Internal Revenue Code Section §274(a)(4), is one of the many provisions that were amended under the Tax Cuts & Jobs Act ("TCJA"). Notably, this revision created a cavity in the dispensation for employers to deduct “qualified parking.” The IRS has since released Notice 2018-99 to help employers determine the extent of allowable expenses. While the deduction of parking lot expenses still exist, it will be a headache for companies to calculate and safeguard a portion of their original benefit. Fortunately, the Notice provides a four-step method to help employers stay between the lines.
What is qualified parking?
Qualified parking may be provided through a third-party parking garage or a parking lot that the organization owns or leases. It may also operate by reimbursing employees. See Treas. Reg. Section 1.132-9(b), Q&A 4(d). The value of employer-provided parking is determined based on the amount an individual would have to pay for the parking in an arm's-length transaction.
How is the available deduction determined?
When an employer pays a fee to a third-party garage, the computation used to determine the allowable expense is rather simple. The expense is allowable only when the employer’s cost is more than the employee’s exclusion, which is $260 for 2018 and $265 for 2019. Any cost in excess of these thresholds, is available to be deducted by an employer as a qualified parking expense. In turn, this would be taxable to employees as additional compensation.
However, determining the available deduction gets trickier when the employer owns the parking facility. A few questions must be asked: which costs could be added to into the allowable cost bucket? Is the lot used by both nonemployees and employees? Are there any reserved some of the parking spots reserved for employees?
Notice 2018-99 details many costs, including but not limited to “repairs, maintenance, utility costs, insurance, property taxes, interest, snow and ice removal, leaf removal, trash removal, cleaning, landscape costs, parking lot attendant expenses, security and a portion of a rent or lease payment (if not broken out separately).” However, the guidance is silent on how to properly allocate expenses that are partly applicable to the parking facility.
Companies may benefit from various opportunities of shifting these shared costs. This could make a sizable impact on the total deduction allowed.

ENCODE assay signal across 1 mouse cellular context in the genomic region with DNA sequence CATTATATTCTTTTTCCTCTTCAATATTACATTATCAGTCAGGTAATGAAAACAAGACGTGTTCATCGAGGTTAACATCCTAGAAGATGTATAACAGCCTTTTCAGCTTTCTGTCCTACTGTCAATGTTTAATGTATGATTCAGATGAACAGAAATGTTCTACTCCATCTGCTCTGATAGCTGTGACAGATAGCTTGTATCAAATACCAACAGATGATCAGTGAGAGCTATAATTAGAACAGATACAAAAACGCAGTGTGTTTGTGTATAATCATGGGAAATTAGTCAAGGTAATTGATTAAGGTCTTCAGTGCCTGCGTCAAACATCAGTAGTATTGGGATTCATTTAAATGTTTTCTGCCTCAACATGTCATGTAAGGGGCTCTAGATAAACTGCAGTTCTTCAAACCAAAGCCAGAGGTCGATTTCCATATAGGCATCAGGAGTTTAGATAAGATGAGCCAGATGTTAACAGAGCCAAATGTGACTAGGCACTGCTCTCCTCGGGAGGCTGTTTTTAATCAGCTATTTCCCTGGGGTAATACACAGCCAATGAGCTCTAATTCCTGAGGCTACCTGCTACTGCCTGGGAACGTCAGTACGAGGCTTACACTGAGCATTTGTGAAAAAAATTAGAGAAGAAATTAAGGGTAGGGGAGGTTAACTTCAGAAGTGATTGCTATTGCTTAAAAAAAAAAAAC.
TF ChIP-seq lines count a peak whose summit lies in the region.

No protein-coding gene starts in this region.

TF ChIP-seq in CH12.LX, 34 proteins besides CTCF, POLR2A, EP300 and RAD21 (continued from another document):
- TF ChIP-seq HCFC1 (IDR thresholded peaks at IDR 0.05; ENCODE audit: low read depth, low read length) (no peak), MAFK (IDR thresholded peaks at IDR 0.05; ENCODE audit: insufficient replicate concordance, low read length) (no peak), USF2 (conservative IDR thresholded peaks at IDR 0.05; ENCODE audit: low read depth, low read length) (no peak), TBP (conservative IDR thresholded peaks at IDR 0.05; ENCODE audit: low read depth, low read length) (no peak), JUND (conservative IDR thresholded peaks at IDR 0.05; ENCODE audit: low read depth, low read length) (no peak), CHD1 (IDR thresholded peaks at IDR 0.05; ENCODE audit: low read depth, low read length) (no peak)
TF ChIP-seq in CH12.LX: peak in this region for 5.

Additionally, there is conflicting guidance regarding whether depreciation expense could be considered an allowable cost of the parking facility. The Notice expressly states that depreciation is not an expense, and only includes “an allowance for exhaustion, wear and tear, and obsolescence of the parking facility.” The Joint Committee’s “bluebook” strays from the Notice and interprets this language to be inclusive of depreciation expense as a part of the wear and tear cost of providing parking. A technical correction may be necessary to clarify this rule. Generally, a four-step method should be used.
Four step method for expense allocation.
Step 1: Disallowance for reserved employee spots
If an employer incurs total expenses of $12,000 for an entire parking facility that has 300 parking spots, 30 of which are reserved for employees, 10%, or $1,200 would be the disallowed cost portion. The remaining $10,800 would be available for deduction but subject to step two.
Step 2: Primary-use test
Next, the company must evaluate the remaining spots to determine whether their primary use –– greater than 50% – is for the general public. This analysis is based on routine usage during the company’s normal business hours. Therefore, in the above example, if at least 136 of the remaining 270 spots are non-designated and available to the general public, the company would pass this test.
Step 3: Subtract parking reserved for nonemployees
If the company fails the above primary use test, because greater than 50% was unavailable to the general public, it can still retain some deduction using a third test. If the company reserves parking spaces for nonemployees such as visitors, customers, partners, sole proprietors, or 2 percent shareholders of S corporations, the costs of those spots would be deductible. In our example, if the public-use exception was not met, $10,800 in costs and 270 spots still remain unallocated. If 100 spots are reserved for visitors, $4,000 ($10,800 x 100/270) of cost allocable to those spots are preserved from disallowance. The remaining $6,800 in cost and 170 spots carry over to the final step.
Step 4: Allocation of remaining costs based on typical usage
Any remaining costs ($6,800) are allocable based on typical usage. If employees use 25% or 42 of the remaining 170 spots while leaving 75% or 128 spots unoccupied, then $5,100 of the available $6,800 would be deductible.
To ensure that your organization is effectively following the guidance outlined in IRC §274(a)(4), contact Joseph Klein.